We'll see an ice-free Arctic this century, latest research says
New paper from University of California narrows window for Arctic melting
We can expect to see an ice-free Arctic Ocean within 50 years, according to researchers at the University of California's Center for Climate Science, who say they've improved and narrowed past projections of when the Arctic might be free of sea ice.
Projections have varied from as early as 2026 to as distant as 2132. Now, according to research published in the journal Nature Climate Change, the Arctic could be "functionally ice-free" by September 2044 — and no later than 2067 — assuming no changes to global carbon emissions.
September is when the Arctic sea ice pack is at its thinnest. That's when the effect of summer's heat shows up in the ice pack.
Functionally ice free is like basically broke — it doesn't mean there won't be a shard of ice anywhere, but there would be fewer than one million square kilometres of it. That's compared with the current minimum six million square kilometres of Arctic sea ice that exists today, even at its lowest point after summer's heat.
The important thing about one million square kilometres of Arctic sea ice is that it mostly represents thick, multi-year ice close to coastal areas of Greenland and in the Arctic archipelago. The Arctic Ocean itself would be essentially ice free. Declining sea ice hurts the ability of the Arctic to perform its important albedo function.
The sea ice albedo effect refers to the reflective capacity of sea ice to deflect sunlight. Where there is no sea ice, darker open water absorbs up to approximately 90 per cent of incoming solar energy (heat). Sea ice absorbs just 20 per cent of that energy, with the rest reflected away, according to research published by the University of California.
It's the Earth's freezer malfunctioning. This quickens global warming.
"Essentially, when we're losing that ice, the ocean is taking up much more heat than it would be say if we had an ice-covered Arctic," said Chad Thackeray, the article's lead author and research scientist on climate change at the University of California Los Angeles.
"So that change has big implications for the climate system; not just changes in the Arctic."
Accurate modelling of when we could see an ice-free Arctic is an important piece of data in global climate models, Thackeray said.
"This is one … quantity or metric where a model disagreement is particularly large. A lot of our work is about trying to reduce this uncertainty … so that we're better prepared for the changes that are to come."
Consistent modelling of Arctic sea ice changes will improve global projections that rely on that data.
"If models have more consistent simulations of sea ice, then it's likely that they'll have a better consistency in projecting future changes in temperature — especially in the Arctic region," he said.
Thackeray and co-author Alex Hall used a new method to build their model. They took 30 years of satellite data on seasonal ice melt as a benchmark. Next, they compared 23 existing models to the data, rejecting those that failed to match the benchmark. The idea is that if a model can't accurately 'predict' what did happen, it shouldn't be relied on to predict what will happen.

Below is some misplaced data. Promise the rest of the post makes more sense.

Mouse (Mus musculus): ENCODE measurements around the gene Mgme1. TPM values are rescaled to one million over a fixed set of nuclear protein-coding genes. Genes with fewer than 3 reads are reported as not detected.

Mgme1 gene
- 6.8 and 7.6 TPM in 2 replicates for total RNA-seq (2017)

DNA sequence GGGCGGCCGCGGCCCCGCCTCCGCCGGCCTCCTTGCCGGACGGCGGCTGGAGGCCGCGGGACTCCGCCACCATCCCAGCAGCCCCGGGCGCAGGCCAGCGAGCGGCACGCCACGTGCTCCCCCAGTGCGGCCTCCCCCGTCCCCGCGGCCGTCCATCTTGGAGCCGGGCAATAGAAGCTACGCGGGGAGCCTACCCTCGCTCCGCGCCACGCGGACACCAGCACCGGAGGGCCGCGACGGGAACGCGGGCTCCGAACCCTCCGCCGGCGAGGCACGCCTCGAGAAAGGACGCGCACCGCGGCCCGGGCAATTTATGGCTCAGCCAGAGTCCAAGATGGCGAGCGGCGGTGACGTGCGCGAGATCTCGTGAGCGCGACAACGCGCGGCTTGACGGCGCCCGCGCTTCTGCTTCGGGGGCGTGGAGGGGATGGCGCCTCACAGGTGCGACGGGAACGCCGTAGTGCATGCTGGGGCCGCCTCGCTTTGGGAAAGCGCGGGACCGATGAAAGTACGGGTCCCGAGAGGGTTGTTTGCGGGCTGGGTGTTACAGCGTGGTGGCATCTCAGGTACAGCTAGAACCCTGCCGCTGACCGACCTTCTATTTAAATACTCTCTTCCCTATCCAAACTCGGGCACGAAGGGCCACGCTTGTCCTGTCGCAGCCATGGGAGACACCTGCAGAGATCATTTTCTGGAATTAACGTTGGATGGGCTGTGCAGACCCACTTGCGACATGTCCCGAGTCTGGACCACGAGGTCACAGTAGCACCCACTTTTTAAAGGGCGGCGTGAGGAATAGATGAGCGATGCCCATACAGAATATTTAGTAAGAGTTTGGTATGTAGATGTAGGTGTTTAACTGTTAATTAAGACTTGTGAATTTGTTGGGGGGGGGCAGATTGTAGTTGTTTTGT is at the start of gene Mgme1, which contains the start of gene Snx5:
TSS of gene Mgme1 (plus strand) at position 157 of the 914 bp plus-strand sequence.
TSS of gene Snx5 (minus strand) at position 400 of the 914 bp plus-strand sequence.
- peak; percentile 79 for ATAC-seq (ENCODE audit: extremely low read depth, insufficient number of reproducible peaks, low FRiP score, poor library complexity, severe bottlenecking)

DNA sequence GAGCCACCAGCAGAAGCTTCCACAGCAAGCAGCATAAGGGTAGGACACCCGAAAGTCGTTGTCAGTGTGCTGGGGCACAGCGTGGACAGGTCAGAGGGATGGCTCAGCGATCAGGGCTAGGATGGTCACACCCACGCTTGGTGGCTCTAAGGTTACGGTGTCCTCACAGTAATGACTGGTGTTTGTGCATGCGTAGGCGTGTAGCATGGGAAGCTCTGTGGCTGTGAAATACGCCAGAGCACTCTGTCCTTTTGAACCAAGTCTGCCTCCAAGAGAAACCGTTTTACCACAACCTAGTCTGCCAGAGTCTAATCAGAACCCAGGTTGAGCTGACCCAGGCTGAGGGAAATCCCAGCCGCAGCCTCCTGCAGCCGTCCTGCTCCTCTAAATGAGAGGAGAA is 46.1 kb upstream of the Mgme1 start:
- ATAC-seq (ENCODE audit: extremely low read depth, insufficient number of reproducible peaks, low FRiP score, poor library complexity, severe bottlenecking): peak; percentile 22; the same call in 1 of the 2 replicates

Once the weak models were rejected, they were left with six models that, taken together, give what they believe is the most accurate timeframe a functionally ice-free Arctic, and how soon the best science tells us we should expect it.
There are some caveats to the research. Data was limited to sea ice between 70 and 90 degrees North latitude. That leaves out much of the Canadian archipelago — that mass of land and islands that defines Canada's North on a map.
Sea ice in that area is affected by nearby land masses. Regional sea ice forecasts would be a different, and more complicated, data set to work with.
"There are some areas … just north of the archipelago and off northwestern Greenland, where the ice is very thick, multiyear ice that doesn't really melt every summer," Thackeray, who is from the Toronto area, said.
"That ice will stick around a bit longer. There will still be flows that find their way through the Canadian archipelago. That'll be pretty thick even in this mid-century timeframe."
But the trend is toward ice-free, assuming nothing is done to curb carbon emissions.
Thackeray said they did not consider how reductions in greenhouse gas emissions could effect the timeframe. Different models or "pathways" could significantly delay, halt, or even ultimately reverse Arctic sea ice thaw.
"This process can be delayed by several decades or even completely halted if we were to limit ourselves to say 1.5 degrees of warming," Thackeray said. "It's just a matter of what pathway we choose ... and how quickly we choose."
Helpful, if not groundbreaking
Walt Meier, senior research scientist with the National Snow and Ice Data Center at the University of Colorado, said that Thackeray's paper does not necessarily point to something new. Other attempts to cull the data of extreme outliers have given similar results. But he said the method itself is new and it's reassuring to see different approaches yielding similar results.
"In one sense, many people are reluctant to give a date or range of dates because of uncertainties," Meier stated in an email. "This paper does provide the range and a reasonable justification."
Meier's research focuses on satellite data, not modelling, so he doesn't expect the paper to directly inform his work.
"But I am on a couple projects that focus on sea ice projections, including from models, and I think this paper makes a valuable contribution to our knowledge."